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story.lead_photo.caption Donald Bobbitt (left), president of the University of Arkansas System, listens as John Goodson, chairman of the University of Arkansas board of trustees, speaks during Wednesday’s meeting in Hot Springs. ( The Sentinel-Record / Richard Rasmussen)

HOT SPRINGS -- The University of Arkansas System board of trustees balked Wednesday at approving a proposal for a $156 million energy conservation project at the University of Arkansas for Medical Sciences, tabling the issue until they could get more information.

"This is enormous, and a big responsibility for this body," Trustee Steve Cox said. "I'd like to make sure we understand what we're getting into here."

The project would make updates at UAMS in the areas of energy efficiency, infrastructure and deferred maintenance, including the construction of a new generator plant on the east side of the hospital and medical school's campus.

The most expensive part of the project with a projected cost of about $51 million, the plant would replace 19 diesel-powered generators and provide backup power to that side of campus.

It would allow the institution to take advantage of a special utility rate from Entergy that would lead to roughly a 40 percent discount, or $2 million a year in savings, Bernhard Energy Solutions Chief Operating Officer Tim Staley said during a presentation about the project. Bernhard is the contractor UAMS selected to perform the work.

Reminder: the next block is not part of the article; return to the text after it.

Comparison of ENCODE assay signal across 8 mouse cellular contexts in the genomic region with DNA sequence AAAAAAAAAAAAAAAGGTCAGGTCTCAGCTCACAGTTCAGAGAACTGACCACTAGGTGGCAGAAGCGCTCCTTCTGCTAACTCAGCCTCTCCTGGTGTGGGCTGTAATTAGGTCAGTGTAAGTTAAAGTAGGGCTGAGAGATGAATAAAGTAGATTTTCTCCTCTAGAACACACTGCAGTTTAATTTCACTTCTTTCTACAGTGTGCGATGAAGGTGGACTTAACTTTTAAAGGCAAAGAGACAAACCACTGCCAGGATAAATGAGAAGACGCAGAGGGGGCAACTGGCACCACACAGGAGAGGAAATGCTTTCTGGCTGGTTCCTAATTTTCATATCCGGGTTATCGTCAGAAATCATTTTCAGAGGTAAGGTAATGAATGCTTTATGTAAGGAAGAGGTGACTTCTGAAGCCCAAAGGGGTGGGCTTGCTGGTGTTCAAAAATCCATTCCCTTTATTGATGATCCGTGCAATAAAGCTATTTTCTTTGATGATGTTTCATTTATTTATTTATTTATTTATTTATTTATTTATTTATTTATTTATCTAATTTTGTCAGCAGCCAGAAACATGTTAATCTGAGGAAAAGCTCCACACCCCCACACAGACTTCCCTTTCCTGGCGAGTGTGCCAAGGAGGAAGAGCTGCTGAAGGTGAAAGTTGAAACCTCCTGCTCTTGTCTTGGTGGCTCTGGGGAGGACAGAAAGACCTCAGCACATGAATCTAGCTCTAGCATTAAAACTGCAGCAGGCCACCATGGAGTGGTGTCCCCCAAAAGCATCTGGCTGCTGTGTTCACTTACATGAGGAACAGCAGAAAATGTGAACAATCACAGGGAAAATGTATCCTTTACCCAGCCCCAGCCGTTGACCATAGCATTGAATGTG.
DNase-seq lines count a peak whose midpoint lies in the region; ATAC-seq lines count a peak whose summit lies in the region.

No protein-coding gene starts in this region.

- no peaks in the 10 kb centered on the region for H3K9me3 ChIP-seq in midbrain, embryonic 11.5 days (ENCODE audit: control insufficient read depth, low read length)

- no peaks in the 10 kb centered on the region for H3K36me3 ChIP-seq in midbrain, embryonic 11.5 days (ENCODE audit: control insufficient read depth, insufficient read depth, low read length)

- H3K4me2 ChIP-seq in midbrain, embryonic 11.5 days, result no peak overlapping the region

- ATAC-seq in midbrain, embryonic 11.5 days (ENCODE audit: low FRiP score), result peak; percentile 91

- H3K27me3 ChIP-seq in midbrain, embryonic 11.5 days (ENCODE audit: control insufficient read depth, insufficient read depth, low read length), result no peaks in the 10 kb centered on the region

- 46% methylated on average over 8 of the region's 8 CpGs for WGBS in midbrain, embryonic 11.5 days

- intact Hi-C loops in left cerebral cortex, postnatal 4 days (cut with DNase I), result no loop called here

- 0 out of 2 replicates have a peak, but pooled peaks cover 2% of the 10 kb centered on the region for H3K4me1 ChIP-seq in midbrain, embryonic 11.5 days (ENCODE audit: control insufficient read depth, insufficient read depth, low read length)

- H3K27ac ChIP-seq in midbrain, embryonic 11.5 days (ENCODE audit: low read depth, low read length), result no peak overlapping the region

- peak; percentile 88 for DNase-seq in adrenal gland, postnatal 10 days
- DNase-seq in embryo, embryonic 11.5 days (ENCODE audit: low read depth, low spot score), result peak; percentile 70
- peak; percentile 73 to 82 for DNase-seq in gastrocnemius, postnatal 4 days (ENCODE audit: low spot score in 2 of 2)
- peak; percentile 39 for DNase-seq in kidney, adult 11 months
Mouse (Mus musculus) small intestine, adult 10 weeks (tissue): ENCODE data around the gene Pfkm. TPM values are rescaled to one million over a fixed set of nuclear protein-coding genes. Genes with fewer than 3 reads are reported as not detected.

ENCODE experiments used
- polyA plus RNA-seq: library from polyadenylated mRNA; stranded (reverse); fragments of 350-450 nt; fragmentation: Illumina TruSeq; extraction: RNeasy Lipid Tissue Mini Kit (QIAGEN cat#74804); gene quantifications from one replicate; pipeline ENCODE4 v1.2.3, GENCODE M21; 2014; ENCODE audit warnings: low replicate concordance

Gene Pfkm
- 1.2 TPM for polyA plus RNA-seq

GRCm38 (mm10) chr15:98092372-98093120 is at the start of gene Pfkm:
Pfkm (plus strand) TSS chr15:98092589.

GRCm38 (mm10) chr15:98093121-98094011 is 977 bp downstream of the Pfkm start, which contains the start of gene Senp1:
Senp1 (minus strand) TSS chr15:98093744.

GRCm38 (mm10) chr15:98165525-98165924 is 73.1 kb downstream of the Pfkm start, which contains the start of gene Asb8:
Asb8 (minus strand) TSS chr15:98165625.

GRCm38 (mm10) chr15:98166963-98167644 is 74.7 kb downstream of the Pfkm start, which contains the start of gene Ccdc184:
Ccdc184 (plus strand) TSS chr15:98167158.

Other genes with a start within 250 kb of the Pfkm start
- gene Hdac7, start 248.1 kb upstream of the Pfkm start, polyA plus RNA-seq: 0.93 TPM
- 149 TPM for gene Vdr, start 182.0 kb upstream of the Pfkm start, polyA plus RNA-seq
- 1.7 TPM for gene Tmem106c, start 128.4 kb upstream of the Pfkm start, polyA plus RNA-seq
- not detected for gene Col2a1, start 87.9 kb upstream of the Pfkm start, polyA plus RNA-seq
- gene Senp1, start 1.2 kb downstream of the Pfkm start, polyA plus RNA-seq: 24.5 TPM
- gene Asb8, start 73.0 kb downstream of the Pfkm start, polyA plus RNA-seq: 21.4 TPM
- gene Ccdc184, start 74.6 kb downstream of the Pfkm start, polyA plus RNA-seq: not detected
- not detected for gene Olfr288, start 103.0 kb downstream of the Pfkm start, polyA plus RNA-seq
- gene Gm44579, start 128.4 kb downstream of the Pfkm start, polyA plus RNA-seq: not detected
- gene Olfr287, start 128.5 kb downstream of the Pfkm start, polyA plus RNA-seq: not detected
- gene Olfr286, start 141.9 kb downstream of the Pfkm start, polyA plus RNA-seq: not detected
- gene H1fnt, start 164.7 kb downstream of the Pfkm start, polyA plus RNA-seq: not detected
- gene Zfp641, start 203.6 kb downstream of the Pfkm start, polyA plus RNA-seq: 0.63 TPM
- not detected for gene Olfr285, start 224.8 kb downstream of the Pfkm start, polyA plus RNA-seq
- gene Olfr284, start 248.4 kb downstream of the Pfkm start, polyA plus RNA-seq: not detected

Trustees questioned UAMS officials and Staley on Wednesday about specifics, including the cost per kilowatt of the plant and the net present value of the improvements, which was listed as $1,635,409 in agenda materials for the meeting.

"I thought that was an awful small number, given the magnitude of the project," Trustee C.C. "Cliff" Gibson III said.

UAMS Chancellor Cam Patterson said the project shouldn't be viewed as offering the same return as an investment. Rather, it would provide ongoing energy savings over 23 years and would attend to deferred maintenance, which was needed throughout the UA System, he said.

As proposed, the project would be paid for via a University of Arkansas System bond issue.

Trustees tabled a vote on the project so they could gather more information, a process that they said would take place within the next 30-45 days.

"We've made great strides at UAMS. I'd hate to see us spend this much money and put us in a bind again," Cox said.

The trustees' approval is the last step needed for the project to move forward.

If approved, the endeavor also would make changes to the layout of Pine and Cedar streets near the campus, which is also near where the new plant would be located.

UAMS officials said that part of the project, which is expected to cost around $12 million, would expand parking and address safety issues for employees crossing the street in that area.

That part of the project has the support of Little Rock Mayor Frank Scott Jr., Patterson said.

Metro on 03/28/2019

Print Headline: UA System tables project proposal


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Archived Comments

  • NoUserName
    March 28, 2019 at 6:08 p.m.

    Spend $51 million to save $2 million a year. Sounds legit. And yes, I get Cam's point. Though the new generators will also require maintenance too over 23 years.